How To Compose A Radiology Report: Guidelines

The radiology report is the primary means of communication between the radiologist and the referring physician. The report reflects the attitude, perception and capability of the radiologist and serves as a legal document.

Style: Most radiologists use the format:

This is logical and follows the inductive method. The facts are weighed and a conclusion made. In the modern hospital environment it has disadvantages. Those listening to the report have to wait until the end to hear the conclusion. The same problem is inherent in reading reports online, the referring clinician may have to scroll, or worse, page to the conclusion.

A less popular format:
Diagnosis or Findings

This reverse logic brings the most important information to the top where it is seen or heard first. This is the format preferred by the referring clinician.

Which ever format is used a few caveats:

Be brief. Clinicans have been asked what they want: "brief description of the radiographic findings."

Most important finding first. Normal except for cancer RLL is unacceptable. The physician may stop at normal.

Quantitate Quantitate Quantitate. Measure if possible or use qualifiers- mild, moderate, severe.

Compare, Compare, Compare. Lack of comparison is a common factor in the loss of a malpractice lawsuit.

Call Results forunexpected, life-threatening problems call the referring physician. Document the call in the report.

Make the referring physician look good - A common phrase "fracture is poorly aligned" should be avoided. Describe the facts. Juries do not understand poorly

Don't be vague. Be a journalist and not a reporter. Interpret. Avoid "if clinically indicated." Don't hedge. Put yourself in the referring physician's shoes. What would you conclude if you read this report?

Key components of the report
  • description of technique
  • quality
  • limitations of the examination
  • description of radiologic findings
  • diagnostic impression
  • differential diagnosis
  • recommendations for further investigations

Words to avoid

inadvertent vs unintentional - legally, inadvertent means careless.

Brevity is the soul of wit

Lawyers will argue that reports should be wordy as a defense against malpractice. Short reports equate to haste and carelessness. However, long reports cost money to produce and read. Be succinct. Eliminate unneeded or redundant words. "There is an area of linear atelectasis in the right lower lobe" should be - "Linear atelectasis right lower lobe."

Redundancy is common. Example: lung fields. Redundant (and silly concept). "The lung fields are normal" becomes "normal lungs".
Missed cancer conundrum

Unfortunately it is not uncommon to find a new malignancy on a mammogram or chest radiograph which in retrospect was present and reported out by a colleague as "normal"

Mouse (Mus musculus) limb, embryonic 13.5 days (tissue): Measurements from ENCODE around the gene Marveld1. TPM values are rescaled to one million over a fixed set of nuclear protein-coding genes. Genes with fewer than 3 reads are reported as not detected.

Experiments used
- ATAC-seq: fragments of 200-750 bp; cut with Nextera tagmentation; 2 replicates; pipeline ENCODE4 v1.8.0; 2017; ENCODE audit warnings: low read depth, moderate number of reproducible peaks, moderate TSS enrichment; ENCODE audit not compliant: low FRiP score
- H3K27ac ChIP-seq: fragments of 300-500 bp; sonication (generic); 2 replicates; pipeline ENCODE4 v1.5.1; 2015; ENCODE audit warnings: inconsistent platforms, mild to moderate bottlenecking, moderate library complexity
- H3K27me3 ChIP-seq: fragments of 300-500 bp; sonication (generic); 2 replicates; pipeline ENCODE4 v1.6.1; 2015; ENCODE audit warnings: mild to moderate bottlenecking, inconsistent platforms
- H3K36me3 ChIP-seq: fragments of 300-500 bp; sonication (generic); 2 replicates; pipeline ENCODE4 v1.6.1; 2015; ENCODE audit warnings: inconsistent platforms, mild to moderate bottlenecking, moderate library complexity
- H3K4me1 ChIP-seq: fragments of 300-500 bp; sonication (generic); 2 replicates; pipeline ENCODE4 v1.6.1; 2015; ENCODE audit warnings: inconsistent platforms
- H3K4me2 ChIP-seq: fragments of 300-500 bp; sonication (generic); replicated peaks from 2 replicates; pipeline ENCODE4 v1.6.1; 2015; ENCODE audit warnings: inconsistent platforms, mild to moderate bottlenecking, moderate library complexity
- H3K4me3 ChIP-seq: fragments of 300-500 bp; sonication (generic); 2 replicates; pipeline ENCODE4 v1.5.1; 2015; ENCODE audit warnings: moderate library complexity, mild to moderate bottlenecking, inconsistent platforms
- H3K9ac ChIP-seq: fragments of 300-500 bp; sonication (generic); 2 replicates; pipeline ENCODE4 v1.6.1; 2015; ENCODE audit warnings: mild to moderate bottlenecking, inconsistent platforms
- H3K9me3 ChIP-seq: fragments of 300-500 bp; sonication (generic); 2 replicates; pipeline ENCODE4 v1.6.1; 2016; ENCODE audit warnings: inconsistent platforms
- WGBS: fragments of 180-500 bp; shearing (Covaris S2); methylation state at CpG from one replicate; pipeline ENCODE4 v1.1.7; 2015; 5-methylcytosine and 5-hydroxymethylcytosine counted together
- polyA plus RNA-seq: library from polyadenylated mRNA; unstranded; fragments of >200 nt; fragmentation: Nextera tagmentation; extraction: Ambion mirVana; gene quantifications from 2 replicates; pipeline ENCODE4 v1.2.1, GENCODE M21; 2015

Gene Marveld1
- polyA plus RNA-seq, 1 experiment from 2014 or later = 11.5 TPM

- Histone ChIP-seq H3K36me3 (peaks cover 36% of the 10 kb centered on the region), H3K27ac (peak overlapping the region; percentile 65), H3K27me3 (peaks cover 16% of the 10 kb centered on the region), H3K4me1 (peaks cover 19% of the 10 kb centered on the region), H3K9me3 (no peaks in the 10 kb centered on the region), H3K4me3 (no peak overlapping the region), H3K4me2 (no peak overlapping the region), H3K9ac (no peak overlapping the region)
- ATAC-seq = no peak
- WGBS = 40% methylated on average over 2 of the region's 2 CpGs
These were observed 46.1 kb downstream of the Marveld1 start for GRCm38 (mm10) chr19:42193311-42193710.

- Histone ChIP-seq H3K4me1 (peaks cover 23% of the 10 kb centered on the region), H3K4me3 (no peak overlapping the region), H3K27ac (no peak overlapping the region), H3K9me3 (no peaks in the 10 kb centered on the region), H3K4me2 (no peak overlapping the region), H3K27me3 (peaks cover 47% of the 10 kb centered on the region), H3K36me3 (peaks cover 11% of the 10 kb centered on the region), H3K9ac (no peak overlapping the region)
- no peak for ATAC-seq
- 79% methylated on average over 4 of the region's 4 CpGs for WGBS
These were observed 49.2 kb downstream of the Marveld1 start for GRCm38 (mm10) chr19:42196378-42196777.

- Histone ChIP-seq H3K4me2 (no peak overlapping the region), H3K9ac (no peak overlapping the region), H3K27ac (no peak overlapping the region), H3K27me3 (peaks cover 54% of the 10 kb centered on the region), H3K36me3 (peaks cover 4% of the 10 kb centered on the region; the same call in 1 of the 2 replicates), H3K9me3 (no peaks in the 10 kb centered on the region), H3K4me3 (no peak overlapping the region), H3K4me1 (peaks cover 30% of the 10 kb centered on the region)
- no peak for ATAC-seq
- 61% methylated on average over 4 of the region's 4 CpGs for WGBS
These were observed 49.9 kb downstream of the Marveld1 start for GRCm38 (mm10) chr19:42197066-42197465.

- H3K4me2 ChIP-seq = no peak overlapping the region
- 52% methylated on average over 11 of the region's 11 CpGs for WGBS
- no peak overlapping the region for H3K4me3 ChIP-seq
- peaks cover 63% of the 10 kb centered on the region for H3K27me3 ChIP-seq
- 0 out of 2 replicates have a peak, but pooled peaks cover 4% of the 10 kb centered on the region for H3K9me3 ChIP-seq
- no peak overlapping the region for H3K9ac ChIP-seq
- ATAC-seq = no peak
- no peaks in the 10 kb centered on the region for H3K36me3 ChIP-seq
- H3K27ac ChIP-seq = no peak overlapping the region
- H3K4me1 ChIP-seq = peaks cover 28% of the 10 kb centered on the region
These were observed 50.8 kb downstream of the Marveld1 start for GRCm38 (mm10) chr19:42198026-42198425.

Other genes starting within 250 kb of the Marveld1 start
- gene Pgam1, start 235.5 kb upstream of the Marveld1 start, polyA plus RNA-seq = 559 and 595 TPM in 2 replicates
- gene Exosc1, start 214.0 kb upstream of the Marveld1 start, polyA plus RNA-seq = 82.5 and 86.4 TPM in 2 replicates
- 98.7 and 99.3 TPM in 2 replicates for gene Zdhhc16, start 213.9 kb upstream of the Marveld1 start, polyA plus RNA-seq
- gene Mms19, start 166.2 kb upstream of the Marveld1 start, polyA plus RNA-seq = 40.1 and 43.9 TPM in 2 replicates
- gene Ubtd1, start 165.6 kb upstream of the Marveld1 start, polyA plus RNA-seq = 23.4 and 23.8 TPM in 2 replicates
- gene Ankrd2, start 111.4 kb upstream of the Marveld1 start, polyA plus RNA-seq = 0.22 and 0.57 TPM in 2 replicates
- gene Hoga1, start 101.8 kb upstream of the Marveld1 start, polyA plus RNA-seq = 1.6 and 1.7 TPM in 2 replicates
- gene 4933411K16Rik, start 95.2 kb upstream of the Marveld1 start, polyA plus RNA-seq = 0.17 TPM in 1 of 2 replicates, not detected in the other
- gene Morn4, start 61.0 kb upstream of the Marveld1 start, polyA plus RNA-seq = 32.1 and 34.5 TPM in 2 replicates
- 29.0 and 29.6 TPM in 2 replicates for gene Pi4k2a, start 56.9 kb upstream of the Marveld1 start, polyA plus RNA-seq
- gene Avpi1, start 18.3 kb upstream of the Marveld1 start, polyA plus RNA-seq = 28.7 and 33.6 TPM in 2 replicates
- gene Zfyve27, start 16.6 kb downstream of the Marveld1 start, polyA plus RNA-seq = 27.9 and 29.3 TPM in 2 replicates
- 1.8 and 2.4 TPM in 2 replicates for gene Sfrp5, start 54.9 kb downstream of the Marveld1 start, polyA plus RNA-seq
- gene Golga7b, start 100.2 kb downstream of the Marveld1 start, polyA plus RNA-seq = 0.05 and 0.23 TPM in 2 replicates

Words or phrases to avoid:
  • missed
  • error
  • mistake
  • overlooked
  • not appreciated
  • obviously present
  • should have been identified

Suggestion: "In retrospect, a vague opacity may have been present in this location."

Kilroy was hereKilroy was here

The pen is mightier than the sword
One of the most effective but least appreciated tools is the grease pencil. Mark up the films. On portables, mark the end of all the lines and catheters. Mark the carina. Mark the edge of the pneumothorax. Outline collapsed lobes and anything else which you feel important. Why? IRed marks help convey what's important. There's a more subtle message that is also relayed.

I've been there. I'm involved. I have an interest in patient care. Which brings up the story of kilroy.

Portable chest x-ray
The Legend

Kilroy is an American legend. The story began in World War II, where on faraway islands and European battlefields, his name greeted GI's. Wherever GI's kicked up dust or slogged through mud, Kilroy's trademark was there first, and he certainly reached some places even the toughest avoided. The impudent announcement that "Kilroy was here," decorated walls, pillboxes, and any other handy surface from Hitler's "Eagle Nest" at lofty Berchtesgaden to isolated beaches in the far Pacific.


When the war came in 1941, a shipyard inspector, James J Kilroy, wanted to make sure that his boss knew he was on the job. To show his superiors how efficient he was, he chalked his name on the rivets that were his responsibility. Soldiers on the troop ships took up this catchy signature - and the rest is history.

Many centers have gone to filmless radiography, with images transmitted to monitors for viewing. Such systems need a system to mark the films. Kilroy was here.

For more information, please refer to the:
ACR Standard for Communication: Diagnostic Radiology

Smith JP. Risk management for the radiologist. AJR 1987; 149:641-643.

Clinger NJ, Hunter TB , Hillman BJ. Radiology reporting: attitudes of referring physicians. Radiology 1988; 169:825-826.

Berlin L. Reporting the "missed" radiologic diagnosis: medicolegal and ethical considerations. Radiology 1994; 192:183-187.

McLoughlin RF, So CB, Gray RR , Brandt R. Radiology reports: how much descriptive detail is enough? AJR 1995; 165:803-806.

Berlin L. Communication of the urgent finding. AJR 1996; 166:513-515.

Sobel JL, et al. Information content and clarity of radiologists' reports for chest radiography. Acad Radiol 1996; 3:709-717.

Berlin L. Radiology reports. AJRl 1997; 169:943-946.

Berlin L. Malpractice issues in radiology. Admitting mistakes. AJR 1999; 172:879-884.

Cascade PN , Berlin L. Malpractice issues in radiology. American College of Radiology Standard for Communication. AJR 1999; 173:1439-1442.

Berlin L. Comparing new radiographs with those obtained previously. AJR 1999; 172:3-6.

Berlin L. Malpractice issues in radiology. Alliterative errors. AJR 2000; 174:925-931.

Berlin L. Must new radiographs be compared with all previous radiographs, or only with the most recently obtained radiographs? AJR 2000; 174:611-615.